On the first point, the contours may not have altered a great deal in 10,000 years but the fauna and flora certainly has, and this is due in main to those who have lived and worked here over the centuries.

On the second? everything! angry.gif
je suis Charlie
QUOTE (Simon Kirby @ Jul 10 2017, 05:14 PM) *
If I remember my O'level geography right, the Lake District is a landscape forged by glaciation rather than weather as such.

And water erosion, and frost erosion, oh and copper mining, lots n lots of that!
SirWilliam
QUOTE (je suis Charlie @ Jul 10 2017, 07:56 PM) *
And water erosion, and frost erosion, oh and copper mining, lots n lots of that!



https://www.google.co.uk/url?sa=t&rct=j...rGdGNHjdhqKst4w

Lot of interesting facts on the subject here.
Simon Kirby
QUOTE (je suis Charlie @ Jul 10 2017, 07:56 PM) *
And water erosion, and frost erosion, oh and copper mining, lots n lots of that!

No, the landscape is basically glacial with U-shaped valleys.
Simon Kirby
QUOTE (SirWilliam @ Jul 10 2017, 07:17 PM) *
On a side issue, though relevant to the original post, the problem has been exacerbated by those who think they know how to manage these things as opposed to actually knowing.

Yes, you said that, but you haven't shown that to be true, and your example of the traffic jams on the A303 being caused by the visitor center is not supported by the evidence.
Biker1
QUOTE (Simon Kirby @ Jul 10 2017, 08:23 PM) *
Yes, you said that, but you haven't shown that to be true, and your example of the traffic jams on the A303 being caused by the visitor center is not supported by the evidence.

Grammar Police warning!!
It's actually "centre" on this side of the Atlantic!! tongue.gif
Oh and I thought the closure of the A360 at Stonehenge was done in an attempt to alleviate the jams there on the A303?
Simon Kirby
QUOTE (Biker1 @ Jul 11 2017, 06:08 AM) *
Grammar Police warning!!
It's actually "centre" on this side of the Atlantic!! tongue.gif

Give over, do we really need to nit-pick over spelling?


QUOTE (Biker1 @ Jul 11 2017, 06:08 AM) *
Oh and I thought the closure of the A360 at Stonehenge was done in an attempt to alleviate the jams there on the A303?

I wouldn't know, but the point is that the A303 has suffered from traffic jams for decades because it's a largely single-lane road that carries heavy traffic and because people have a tendency to slow right down to have a good look at the stones as they pass. Sir William's argument was that the traffic jams were caused by the visitor cente but the traffic jams existed decades before it was built and this spurious example was his only support for his argument that UNESCO would be bad for the Lake District.
blackdog
QUOTE (Simon Kirby @ Jul 10 2017, 06:37 PM) *
Sorry, but this isn't true. From Wikipedia:


I remember one of those queues - caused by the bottleneck at the traffic lights in the middle of Andover every warm bank holiday weekend - nowhere near Stonehenge.

I also remember clambering over the fallen stones at Stonehenge, a far better 'visitor experience' than today.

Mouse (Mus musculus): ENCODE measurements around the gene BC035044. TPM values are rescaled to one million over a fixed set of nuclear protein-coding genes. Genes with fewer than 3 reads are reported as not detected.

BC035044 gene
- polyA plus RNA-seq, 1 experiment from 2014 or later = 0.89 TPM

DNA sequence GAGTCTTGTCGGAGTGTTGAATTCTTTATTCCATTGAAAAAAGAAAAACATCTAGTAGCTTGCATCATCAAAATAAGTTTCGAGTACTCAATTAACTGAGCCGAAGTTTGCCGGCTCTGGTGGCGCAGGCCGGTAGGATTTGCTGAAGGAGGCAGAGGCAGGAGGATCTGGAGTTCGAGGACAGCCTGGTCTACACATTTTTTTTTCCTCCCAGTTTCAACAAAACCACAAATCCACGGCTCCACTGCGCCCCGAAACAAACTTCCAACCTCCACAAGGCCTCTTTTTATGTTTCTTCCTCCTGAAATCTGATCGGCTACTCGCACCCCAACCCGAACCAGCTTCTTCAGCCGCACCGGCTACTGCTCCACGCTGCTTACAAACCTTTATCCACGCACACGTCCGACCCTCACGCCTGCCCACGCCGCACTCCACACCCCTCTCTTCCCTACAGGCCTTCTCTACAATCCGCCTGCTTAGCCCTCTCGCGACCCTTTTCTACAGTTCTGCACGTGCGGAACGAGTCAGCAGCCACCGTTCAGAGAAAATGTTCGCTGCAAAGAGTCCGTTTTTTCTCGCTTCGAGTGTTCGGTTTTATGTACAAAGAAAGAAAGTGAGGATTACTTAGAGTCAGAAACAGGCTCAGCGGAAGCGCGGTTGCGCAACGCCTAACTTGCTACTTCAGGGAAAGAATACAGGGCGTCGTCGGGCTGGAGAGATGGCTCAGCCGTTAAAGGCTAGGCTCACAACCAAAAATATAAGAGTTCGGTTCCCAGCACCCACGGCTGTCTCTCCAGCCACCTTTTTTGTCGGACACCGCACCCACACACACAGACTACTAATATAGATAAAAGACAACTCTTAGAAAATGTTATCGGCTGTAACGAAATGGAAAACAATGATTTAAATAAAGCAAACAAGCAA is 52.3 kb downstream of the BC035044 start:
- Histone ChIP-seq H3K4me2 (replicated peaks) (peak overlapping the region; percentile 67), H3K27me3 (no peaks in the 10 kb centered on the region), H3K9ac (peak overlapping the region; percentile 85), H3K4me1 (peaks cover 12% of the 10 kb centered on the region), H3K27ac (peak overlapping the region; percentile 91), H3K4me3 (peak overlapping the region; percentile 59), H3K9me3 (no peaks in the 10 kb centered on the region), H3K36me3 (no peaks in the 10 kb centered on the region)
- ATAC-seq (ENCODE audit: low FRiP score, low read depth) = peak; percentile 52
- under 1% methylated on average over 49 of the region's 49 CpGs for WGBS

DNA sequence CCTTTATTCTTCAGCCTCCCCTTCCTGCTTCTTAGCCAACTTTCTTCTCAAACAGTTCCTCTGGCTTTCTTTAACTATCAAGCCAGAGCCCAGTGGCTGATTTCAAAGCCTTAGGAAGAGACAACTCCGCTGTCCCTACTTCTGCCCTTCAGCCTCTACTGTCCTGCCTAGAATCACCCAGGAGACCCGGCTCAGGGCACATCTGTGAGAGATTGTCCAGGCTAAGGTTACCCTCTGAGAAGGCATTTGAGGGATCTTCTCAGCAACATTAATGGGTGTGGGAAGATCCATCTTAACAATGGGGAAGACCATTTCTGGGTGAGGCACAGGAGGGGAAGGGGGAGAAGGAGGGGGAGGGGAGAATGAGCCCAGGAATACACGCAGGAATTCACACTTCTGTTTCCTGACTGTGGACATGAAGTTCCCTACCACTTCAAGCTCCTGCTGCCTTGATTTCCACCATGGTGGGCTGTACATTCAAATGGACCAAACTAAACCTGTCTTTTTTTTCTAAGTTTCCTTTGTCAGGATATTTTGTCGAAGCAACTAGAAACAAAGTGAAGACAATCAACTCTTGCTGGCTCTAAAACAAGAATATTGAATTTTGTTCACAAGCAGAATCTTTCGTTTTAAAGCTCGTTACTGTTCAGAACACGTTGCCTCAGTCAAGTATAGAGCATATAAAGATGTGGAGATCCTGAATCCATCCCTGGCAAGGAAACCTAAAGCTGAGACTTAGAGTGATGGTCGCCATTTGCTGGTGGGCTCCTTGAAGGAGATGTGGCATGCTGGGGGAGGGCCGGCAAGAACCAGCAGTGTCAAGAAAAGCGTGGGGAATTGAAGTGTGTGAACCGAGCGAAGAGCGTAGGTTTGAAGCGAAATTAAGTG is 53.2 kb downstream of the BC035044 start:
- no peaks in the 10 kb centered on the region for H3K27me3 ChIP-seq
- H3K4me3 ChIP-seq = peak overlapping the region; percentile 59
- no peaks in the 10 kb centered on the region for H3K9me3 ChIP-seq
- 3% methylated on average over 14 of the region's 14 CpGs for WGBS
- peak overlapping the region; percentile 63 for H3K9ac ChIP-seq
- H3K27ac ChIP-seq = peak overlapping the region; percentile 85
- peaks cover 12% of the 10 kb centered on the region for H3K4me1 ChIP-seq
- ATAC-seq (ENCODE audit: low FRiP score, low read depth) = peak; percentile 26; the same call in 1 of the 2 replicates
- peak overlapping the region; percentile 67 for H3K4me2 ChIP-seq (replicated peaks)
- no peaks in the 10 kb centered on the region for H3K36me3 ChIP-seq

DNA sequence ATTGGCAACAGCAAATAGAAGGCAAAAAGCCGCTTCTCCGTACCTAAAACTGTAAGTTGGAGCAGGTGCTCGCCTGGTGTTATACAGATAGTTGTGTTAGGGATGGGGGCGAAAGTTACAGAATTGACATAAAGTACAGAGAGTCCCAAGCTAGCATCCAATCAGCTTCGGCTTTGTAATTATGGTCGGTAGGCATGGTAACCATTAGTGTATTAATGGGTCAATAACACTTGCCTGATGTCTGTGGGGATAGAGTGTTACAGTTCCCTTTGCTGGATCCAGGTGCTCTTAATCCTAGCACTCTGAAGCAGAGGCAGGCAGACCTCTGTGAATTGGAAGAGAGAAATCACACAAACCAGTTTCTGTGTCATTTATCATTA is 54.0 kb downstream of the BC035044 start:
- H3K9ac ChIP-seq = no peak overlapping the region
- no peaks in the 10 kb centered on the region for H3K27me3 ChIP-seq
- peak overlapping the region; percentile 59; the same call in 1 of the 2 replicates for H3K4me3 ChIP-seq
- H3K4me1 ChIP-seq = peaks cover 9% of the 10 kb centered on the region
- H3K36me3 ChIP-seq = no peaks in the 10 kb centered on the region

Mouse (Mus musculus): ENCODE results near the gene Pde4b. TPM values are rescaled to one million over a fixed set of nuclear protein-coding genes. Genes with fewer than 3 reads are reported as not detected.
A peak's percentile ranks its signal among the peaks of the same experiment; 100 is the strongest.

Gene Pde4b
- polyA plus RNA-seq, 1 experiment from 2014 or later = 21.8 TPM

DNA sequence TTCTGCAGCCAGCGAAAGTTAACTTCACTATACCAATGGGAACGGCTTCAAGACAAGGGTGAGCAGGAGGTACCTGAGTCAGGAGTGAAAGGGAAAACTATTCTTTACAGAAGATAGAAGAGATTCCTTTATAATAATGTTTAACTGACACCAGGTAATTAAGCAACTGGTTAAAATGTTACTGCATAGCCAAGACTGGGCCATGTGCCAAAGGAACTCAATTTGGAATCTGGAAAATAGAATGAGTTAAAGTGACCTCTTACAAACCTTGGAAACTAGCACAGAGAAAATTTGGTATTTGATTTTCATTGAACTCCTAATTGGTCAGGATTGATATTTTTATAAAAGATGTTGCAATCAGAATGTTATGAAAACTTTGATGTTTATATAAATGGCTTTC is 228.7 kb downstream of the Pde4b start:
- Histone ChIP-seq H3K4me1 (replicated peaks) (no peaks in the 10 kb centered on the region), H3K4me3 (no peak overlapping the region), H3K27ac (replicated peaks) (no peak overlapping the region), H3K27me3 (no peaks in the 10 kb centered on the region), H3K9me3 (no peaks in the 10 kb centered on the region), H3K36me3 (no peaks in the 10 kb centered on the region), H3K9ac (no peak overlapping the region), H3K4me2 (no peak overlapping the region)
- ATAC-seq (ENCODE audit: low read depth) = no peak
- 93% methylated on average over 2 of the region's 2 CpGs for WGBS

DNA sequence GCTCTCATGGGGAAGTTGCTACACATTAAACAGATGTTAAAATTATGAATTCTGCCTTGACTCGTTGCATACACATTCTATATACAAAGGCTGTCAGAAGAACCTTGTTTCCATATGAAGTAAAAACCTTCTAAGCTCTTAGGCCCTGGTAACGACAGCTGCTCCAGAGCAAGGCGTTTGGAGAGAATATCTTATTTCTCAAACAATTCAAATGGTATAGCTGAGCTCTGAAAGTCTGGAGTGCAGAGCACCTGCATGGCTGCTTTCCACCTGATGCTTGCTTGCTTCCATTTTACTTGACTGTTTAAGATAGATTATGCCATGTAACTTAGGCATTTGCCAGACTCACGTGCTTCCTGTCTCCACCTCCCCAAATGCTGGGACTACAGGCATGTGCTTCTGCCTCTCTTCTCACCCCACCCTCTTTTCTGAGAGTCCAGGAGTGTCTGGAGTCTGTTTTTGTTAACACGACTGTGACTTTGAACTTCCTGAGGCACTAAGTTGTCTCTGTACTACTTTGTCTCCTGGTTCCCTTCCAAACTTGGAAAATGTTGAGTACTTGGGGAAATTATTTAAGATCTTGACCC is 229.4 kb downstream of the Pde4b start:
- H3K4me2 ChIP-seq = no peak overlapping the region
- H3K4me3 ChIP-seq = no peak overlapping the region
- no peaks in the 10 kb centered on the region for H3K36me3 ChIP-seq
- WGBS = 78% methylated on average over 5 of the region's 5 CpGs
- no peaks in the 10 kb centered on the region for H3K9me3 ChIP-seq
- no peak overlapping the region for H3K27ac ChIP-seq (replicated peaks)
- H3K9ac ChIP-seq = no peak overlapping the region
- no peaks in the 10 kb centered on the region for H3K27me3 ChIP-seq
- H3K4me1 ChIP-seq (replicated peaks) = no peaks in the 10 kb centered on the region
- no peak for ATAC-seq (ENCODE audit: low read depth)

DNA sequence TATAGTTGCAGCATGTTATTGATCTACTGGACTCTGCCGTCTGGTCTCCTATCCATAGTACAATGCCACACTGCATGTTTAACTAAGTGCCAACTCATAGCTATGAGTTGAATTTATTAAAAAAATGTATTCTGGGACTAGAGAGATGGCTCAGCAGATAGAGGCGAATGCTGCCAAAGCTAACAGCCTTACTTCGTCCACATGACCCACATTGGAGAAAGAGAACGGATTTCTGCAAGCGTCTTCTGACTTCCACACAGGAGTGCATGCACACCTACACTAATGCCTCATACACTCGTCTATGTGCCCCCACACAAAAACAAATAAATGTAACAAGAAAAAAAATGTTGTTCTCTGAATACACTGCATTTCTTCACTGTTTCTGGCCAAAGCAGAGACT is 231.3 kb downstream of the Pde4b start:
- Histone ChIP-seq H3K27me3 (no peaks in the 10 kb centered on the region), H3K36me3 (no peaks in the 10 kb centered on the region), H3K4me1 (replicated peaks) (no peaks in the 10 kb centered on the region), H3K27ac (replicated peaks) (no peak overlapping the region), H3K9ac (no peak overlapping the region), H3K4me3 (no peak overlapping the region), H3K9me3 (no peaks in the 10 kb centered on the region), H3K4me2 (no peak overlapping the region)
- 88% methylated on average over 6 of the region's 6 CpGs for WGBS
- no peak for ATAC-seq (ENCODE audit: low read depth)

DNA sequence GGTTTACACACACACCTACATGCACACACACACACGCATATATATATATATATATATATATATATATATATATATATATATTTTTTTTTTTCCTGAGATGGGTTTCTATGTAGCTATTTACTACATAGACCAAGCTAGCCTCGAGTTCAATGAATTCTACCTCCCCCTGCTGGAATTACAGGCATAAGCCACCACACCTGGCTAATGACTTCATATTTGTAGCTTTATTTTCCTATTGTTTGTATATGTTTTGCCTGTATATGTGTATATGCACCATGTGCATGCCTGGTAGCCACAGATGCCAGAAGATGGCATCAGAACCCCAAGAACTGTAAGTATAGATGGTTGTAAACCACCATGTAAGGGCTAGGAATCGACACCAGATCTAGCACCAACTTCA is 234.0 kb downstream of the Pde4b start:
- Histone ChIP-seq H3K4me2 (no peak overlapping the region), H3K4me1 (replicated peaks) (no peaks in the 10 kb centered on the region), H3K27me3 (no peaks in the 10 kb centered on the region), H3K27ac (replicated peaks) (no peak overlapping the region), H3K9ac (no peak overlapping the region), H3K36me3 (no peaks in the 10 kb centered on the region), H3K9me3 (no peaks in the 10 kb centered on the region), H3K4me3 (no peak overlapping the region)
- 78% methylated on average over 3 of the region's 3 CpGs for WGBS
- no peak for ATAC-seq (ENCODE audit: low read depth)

blackdog
QUOTE (On the edge @ Jul 9 2017, 09:09 PM) *
Bit of a circular argument there Sir, a good few would claim that in such places it's the locals wot do the damage. 'Just a few extra square feet in my cafe' and 'desperately needed accommodation for my family' and 'social housing for local poor people'. What's so wrong with market forces here? Let the customers decide.


Market forces would ensure that houses were built all over the landscape, richer folk buying a nice view, poorer folk pushed out. Until of course, the views ceased to be nice owing to the encroaching housing estates. Market forces gave us the American suburban landscape - truly hideous; thankfully they came up with the idea of national parks to ensure that a few places would be spared market forces - one of the best US inventions.
SirWilliam
QUOTE (Simon Kirby @ Jul 11 2017, 07:30 AM) *
Give over, do we really need to nit-pick over spelling?



I wouldn't know, but the point is that the A303 has suffered from traffic jams for decades because it's a largely single-lane road that carries heavy traffic and because people have a tendency to slow right down to have a good look at the stones as they pass. Sir William's argument was that the traffic jams were caused by the visitor cente but the traffic jams existed decades before it was built and this spurious example was his only support for his argument that UNESCO would be bad for the Lake District.


My submission is that placing it under the auspices of an "outside" organisation does not in itself guarantee the continuation of the status quo. Is it of greater importance to generate prosperity in an area or maintain it like a museum frozen in time?
Little doubt World Heritage Status will assist the local economy but the cost to the environment is the footprint of the increase in countless walkers on the fells.
The "visitor centre" at Stonehenge is a monstrous blot on the landscape as opposed to a direct contributor to the traffic chaos. If the stones were not there the problem would still exist. Based on that premise if we moved Winterbourne Stoke and upgraded the 303 to dual carriageway for its entire length then it would benefit many, ( as did the Newbury bypass ), but is it right?

Incidentally, I have given your question over evidential support a little thought and to be honest most of it is anecdotal and therefore of little clout. Let us return to this in 100 years and see.
On the edge
QUOTE (blackdog @ Jul 11 2017, 09:12 AM) *
Market forces would ensure that houses were built all over the landscape, richer folk buying a nice view, poorer folk pushed out. Until of course, the views ceased to be nice owing to the encroaching housing estates. Market forces gave us the American suburban landscape - truly hideous; thankfully they came up with the idea of national parks to ensure that a few places would be spared market forces - one of the best US inventions.